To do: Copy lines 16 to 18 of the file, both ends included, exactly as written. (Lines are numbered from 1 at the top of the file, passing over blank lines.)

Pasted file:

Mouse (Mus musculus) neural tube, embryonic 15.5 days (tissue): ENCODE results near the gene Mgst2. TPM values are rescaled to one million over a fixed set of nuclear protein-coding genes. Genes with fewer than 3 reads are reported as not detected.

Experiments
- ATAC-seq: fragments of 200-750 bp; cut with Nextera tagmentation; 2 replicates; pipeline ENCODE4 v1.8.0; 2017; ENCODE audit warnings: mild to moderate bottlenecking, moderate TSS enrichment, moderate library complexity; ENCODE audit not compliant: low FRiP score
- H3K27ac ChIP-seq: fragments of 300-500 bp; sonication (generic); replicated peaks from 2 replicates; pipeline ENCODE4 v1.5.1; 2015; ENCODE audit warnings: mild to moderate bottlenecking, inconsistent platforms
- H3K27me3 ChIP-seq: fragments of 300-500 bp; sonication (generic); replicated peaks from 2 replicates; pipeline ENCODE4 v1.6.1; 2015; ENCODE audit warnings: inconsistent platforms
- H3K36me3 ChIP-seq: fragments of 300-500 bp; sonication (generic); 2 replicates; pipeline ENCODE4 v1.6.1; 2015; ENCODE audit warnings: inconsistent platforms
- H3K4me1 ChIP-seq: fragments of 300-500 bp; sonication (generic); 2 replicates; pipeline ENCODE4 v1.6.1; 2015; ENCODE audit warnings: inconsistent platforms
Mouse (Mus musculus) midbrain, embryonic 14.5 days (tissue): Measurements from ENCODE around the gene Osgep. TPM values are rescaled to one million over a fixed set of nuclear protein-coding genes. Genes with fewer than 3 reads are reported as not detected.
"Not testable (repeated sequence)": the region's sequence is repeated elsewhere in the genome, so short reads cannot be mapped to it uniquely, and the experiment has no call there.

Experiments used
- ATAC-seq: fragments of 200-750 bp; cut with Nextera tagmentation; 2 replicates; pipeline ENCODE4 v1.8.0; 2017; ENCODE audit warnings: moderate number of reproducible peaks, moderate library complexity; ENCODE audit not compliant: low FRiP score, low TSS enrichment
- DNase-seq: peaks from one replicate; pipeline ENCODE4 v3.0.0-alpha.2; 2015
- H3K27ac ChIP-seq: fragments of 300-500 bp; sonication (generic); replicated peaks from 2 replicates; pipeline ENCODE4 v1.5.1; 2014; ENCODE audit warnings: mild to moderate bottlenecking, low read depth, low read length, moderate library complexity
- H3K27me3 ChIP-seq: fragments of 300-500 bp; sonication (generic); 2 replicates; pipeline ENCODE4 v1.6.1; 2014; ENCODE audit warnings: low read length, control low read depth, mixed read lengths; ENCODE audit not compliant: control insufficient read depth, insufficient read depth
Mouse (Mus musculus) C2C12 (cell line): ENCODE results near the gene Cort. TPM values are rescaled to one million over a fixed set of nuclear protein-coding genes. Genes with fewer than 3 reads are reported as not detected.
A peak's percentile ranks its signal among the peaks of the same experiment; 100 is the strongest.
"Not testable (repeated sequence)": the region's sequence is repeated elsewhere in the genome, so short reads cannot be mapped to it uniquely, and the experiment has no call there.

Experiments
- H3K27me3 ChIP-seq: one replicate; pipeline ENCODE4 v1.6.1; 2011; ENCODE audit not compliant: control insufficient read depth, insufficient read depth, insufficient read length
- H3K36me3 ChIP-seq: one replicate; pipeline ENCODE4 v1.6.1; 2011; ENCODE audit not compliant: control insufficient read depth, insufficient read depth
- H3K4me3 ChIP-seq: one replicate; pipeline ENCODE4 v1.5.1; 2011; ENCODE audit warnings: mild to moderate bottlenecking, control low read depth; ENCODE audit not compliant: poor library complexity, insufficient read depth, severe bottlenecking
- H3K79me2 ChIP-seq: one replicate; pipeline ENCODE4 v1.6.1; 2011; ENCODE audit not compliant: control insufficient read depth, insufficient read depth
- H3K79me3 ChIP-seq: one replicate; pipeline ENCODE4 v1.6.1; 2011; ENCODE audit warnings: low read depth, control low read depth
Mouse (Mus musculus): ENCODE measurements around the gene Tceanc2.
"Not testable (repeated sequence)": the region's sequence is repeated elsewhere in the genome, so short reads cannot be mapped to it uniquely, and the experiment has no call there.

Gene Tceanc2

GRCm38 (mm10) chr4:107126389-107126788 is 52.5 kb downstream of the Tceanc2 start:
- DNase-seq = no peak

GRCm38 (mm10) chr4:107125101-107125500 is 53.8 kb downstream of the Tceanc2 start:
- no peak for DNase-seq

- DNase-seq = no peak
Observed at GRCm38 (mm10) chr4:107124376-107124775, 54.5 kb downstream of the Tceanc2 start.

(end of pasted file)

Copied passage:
A peak's percentile ranks its signal among the peaks of the same experiment; 100 is the strongest.
"Not testable (repeated sequence)": the region's sequence is repeated elsewhere in the genome, so short reads cannot be mapped to it uniquely, and the experiment has no call there.

Experiments